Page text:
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Tree Pruning

Tree pruning is very important in the life of a tree, and should be considered routine maintenance for trees of all ages. Tree pruning often times begins in the nursery before a tree is even dug and transplanted to its new home. This is called establishment pruning and is done to establish the main leader and proper scaffolding branches and eliminate potential problems later with the overall form of the tree. Establishment pruning should take place even after the tree has been transplanted up until it has been in the ground for up to ten years. This is often times overlooked, since the tree is small, and people believe it needs no maintenance. The opposite is true actually, and the long term development of a good branching structure starts now.

tree pruning

As a tree matures, it is important to prune on a regular basis. Pruning is recommended every three to five years, depending on the species and rate of growth. We prune trees for the following reasons:

  • Tree Health. During pruning, deadwood is removed which takes stress off the tree. A tree will shed the deadwood on its own, but it takes a lot of energy from its stored reserves. When we prune out deadwood, the tree can use that energy elsewhere, like photosynthesis and creating more of its own plant food. Also, a well pruned tree will be thinned in order to have air circulation and light penetration into the inner canopy. This helps to avoid a dark, moist environment where insect and disease thrive.
  • Safety. Often times large trees can have dead or declining branches that are weak and ready to fall each time the wind blows. If these branches are over a home, parking lot, playground, or backyard, then accidents can happen. For reasons of responsibility and liability, these branches should be pruned out.
  • Aesthetics. A well pruned tree will appear to be much more aesthetically pleasing, and can add to the overall beauty of your home and landscape. This is true with large shade trees as well as the low growing flowering ornamentals.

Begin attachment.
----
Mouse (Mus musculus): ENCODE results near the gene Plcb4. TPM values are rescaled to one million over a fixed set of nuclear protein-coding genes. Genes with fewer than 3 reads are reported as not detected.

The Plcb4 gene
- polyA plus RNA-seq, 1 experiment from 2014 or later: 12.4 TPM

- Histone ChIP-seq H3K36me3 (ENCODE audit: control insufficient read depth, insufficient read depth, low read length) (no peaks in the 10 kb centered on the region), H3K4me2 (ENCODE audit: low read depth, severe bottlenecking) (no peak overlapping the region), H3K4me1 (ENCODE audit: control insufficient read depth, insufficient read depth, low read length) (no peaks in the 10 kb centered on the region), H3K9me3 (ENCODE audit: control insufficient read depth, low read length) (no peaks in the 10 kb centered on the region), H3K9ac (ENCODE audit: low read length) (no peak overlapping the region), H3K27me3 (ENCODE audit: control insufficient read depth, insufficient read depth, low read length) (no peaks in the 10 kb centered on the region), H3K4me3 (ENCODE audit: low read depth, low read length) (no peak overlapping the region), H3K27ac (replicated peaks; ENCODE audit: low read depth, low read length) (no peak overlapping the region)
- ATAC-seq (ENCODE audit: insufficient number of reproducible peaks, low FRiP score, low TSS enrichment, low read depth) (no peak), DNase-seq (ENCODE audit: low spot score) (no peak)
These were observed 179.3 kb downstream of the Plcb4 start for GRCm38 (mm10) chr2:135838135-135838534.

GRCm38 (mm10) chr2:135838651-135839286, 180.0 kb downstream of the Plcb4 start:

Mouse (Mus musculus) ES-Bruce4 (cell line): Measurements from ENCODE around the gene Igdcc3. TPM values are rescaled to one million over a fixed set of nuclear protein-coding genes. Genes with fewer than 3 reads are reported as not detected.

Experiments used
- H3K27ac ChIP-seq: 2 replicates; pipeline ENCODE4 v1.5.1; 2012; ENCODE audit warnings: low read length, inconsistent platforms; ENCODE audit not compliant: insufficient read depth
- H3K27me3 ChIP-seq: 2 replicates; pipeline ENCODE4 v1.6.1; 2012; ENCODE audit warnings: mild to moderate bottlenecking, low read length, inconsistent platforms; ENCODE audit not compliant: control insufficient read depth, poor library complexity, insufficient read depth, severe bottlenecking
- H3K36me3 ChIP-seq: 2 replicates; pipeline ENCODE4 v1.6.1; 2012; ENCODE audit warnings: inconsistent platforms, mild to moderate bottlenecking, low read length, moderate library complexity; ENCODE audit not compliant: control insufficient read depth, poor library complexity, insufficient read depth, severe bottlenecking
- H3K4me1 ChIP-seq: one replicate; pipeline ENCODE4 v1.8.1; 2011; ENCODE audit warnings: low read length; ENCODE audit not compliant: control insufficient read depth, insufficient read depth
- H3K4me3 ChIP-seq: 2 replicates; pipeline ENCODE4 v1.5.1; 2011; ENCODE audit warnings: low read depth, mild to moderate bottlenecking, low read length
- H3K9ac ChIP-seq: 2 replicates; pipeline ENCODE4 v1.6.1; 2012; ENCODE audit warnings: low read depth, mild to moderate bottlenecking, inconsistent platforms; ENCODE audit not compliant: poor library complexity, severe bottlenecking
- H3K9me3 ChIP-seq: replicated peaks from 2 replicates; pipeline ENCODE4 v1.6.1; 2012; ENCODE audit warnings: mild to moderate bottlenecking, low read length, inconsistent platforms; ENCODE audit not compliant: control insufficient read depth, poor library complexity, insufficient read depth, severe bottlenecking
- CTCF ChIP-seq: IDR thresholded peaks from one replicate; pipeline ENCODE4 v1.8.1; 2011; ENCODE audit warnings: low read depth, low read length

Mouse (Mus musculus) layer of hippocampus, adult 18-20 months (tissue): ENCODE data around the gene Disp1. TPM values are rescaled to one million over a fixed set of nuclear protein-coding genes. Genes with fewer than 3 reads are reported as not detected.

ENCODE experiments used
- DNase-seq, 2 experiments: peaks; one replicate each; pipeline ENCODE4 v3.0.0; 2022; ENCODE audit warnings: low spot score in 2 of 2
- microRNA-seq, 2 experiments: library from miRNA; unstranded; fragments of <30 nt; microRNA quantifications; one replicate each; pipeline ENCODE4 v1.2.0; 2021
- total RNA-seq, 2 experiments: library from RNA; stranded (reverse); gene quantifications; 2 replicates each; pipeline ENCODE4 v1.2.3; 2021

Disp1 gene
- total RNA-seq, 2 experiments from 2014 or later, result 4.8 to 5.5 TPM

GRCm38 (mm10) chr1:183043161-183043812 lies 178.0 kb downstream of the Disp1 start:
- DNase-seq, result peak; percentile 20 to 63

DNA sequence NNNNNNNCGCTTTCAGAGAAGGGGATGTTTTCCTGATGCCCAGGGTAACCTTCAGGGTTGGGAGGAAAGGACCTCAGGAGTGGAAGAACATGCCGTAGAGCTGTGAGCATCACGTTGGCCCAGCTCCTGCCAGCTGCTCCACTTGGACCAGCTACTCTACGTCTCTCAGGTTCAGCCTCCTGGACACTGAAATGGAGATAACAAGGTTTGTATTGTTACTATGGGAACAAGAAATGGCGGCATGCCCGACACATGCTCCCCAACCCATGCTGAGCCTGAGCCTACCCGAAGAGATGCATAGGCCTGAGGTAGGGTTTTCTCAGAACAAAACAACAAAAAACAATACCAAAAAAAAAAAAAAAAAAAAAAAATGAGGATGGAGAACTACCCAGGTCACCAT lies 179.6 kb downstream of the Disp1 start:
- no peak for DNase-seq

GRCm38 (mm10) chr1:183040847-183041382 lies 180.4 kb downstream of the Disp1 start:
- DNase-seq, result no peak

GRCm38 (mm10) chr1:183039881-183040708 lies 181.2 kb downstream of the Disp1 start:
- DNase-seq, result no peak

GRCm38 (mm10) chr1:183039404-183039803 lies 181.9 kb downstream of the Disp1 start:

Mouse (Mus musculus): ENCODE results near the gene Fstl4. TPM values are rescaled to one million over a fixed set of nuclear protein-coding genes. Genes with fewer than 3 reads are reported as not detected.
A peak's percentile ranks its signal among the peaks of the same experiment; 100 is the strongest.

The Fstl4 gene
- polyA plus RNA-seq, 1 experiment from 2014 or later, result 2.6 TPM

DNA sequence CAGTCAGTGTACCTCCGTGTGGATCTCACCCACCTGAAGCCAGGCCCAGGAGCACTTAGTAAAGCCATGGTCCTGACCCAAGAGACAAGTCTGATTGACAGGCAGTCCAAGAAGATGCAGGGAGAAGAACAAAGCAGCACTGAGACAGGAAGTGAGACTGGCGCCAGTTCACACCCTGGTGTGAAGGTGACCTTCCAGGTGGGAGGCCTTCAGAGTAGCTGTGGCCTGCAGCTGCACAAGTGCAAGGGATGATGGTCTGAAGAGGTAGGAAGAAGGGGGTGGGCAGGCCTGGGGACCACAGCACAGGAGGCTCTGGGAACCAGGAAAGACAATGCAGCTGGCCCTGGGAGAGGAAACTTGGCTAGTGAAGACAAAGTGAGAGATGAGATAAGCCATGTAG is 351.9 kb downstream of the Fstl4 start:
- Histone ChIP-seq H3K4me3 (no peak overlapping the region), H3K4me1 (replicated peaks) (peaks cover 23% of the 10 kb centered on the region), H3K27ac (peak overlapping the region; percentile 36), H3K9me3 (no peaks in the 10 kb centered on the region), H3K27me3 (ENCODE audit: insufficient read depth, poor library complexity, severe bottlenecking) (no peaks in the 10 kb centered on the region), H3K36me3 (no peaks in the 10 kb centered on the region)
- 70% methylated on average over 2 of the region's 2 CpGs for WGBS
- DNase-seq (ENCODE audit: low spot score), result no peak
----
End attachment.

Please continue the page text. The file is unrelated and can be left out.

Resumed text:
Keep in mind that most trees can be pruned at any time of year, however certain species like Oak and Elm trees should be pruned only during the dormant season to avoid the spread of insect activity and the spread of deadly fungal diseases like Oak Wilt and Dutch Elm Disease.

Tree Pruning 2


What's New

Last year, we purchased an empty 5,200 square foot building in Batavia, IL. After the design phase and architectural drawings were completed for our custom buildout, the interior construction began. We decided to use this opportunity to showcase urban wood utilization. Recycled wood planks were used to create our desks, cabinets, shelves, window sills, and a conference room table; all from trees that were removed by our crews and milled right here is Batavia. Click here to read full article.

In November, our Plant Health Care Coordinator, Zac King, reached the highest professional level of Certification the International Society of Arboriculture has. This certification is based on years of practical work experience, along with intense independent study. Zac has worked hard in the field in our daily operations, attended conferences and seminars, and studied on his own in order to attain this prestigious certification. Congratulations Zac!.

Here are a few places you can come to see us over the next few winter months:

  • January 19-20: State Park District Conference -Downtown at the Hilton, Chicago, IL. Phil Graf and Steve Lane will be presenting groundbreaking 3D Tree Mapping and Canopy Analysis.
  • January 24-26: Indiana Arborist Association Annual Conference - Indianapolis, IN. This time Municipal Consulting Forester Jim Semelka will be with Phil and Steve set up in the exhibit hall to showcase more urban forestry services and technologies.
  • February 28-29: Great Lakes Park Training at Pokagon State Park – Angola, IN. Phil will be in attendance to network and talk to fellow trainees about urban forestry.
  • March 14-15: Minnesota Shade Tree Short Course - Bethel University, Arden Hills, MN. Steve will be presenting on using GIS for Reforestation Planning after the Emerald Ash Borer.
1485 Louis Bork Dr. Unit #113 | Batavia, IL 60510 | Phone: 630/762-2400 | Fax: 630/578-1304